We became parents between two different generations. Before us came a generation that mostly believed in a strict, authoritarian parenting style. After us came a generation that is overwhelmed by the modern, hectic life, and trying to find a balance. I have been there, and if I can help one parent increase their awareness and manage that period with less stress then I had, I would willingly do it.
I love children and I want to give them better life opportunities. This has always been a reason that does not need any justification.
Specializing on issues related to parenting and childhood are not enough to make you go further into the awareness spectrum. You need the passion in order to take this road.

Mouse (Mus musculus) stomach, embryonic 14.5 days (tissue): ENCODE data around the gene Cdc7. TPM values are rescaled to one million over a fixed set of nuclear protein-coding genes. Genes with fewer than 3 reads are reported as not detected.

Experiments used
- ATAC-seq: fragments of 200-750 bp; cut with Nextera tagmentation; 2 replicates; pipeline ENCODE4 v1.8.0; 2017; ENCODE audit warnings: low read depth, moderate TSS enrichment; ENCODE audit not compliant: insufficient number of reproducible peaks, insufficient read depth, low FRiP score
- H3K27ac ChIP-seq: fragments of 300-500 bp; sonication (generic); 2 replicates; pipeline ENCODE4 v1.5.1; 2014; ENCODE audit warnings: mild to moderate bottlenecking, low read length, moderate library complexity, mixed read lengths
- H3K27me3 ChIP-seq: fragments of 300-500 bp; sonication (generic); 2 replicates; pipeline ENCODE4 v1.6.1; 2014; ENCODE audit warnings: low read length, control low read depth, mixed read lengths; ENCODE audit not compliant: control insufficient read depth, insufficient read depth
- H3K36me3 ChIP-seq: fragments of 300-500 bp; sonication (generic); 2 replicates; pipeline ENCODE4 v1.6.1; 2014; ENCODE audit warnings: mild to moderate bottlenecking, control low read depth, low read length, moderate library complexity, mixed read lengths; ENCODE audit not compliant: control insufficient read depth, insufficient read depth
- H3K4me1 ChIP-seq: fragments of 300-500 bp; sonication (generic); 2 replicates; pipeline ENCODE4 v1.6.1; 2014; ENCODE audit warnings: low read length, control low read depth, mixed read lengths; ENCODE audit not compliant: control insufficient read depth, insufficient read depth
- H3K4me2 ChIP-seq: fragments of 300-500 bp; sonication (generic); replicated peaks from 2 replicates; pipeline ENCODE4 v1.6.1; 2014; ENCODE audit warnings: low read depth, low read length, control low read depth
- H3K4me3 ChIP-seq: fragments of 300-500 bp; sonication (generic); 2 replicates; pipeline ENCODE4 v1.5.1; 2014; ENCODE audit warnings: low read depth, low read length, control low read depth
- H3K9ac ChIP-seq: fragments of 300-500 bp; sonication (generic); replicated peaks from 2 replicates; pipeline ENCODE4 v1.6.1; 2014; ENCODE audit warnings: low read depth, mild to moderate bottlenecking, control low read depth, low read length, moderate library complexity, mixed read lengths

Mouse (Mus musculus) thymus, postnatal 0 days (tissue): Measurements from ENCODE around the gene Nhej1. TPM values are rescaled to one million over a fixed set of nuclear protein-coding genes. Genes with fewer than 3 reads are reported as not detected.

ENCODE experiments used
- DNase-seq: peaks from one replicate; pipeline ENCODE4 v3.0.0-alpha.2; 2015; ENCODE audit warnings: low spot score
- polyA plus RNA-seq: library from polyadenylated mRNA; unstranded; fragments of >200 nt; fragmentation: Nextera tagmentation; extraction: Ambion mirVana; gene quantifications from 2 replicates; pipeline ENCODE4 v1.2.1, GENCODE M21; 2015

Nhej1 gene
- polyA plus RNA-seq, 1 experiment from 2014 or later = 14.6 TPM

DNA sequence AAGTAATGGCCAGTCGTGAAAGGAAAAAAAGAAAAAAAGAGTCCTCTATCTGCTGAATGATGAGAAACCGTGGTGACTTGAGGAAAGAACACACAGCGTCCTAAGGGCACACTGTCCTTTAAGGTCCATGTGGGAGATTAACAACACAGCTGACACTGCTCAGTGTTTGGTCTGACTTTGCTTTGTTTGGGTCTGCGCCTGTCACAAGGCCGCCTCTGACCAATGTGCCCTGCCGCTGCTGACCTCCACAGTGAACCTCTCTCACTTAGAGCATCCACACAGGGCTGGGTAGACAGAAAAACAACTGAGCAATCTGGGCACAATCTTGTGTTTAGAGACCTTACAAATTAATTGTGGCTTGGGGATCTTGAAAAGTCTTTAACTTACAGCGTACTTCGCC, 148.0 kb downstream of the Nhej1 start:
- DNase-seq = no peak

Ibtisam (at Ibtisam's musings) is an Omani Mom of three, living in the capital city of Oman ,Muscat.
After working for ten years as a speech and language therapist in a public hospital, she finally had the courage to resign and start her own business. She had a dream of owning a place where she can integrate fun, play and 'books', thus the iPlay Smart centre (@iplaysmart) was born.
Currently she is focusing on raising awareness through social media about parenting, childhood, language acquisition. She started raising awareness on (the importance of reading) and (sexual harassment) targeting school-aged children.
Ibtisam enjoys writing, both in Arabic and English, reading and working closely with children.
She plans to write children books (in Arabic) one day.
Contact Ibtisam at ibtisamblogging(at)gmail.com.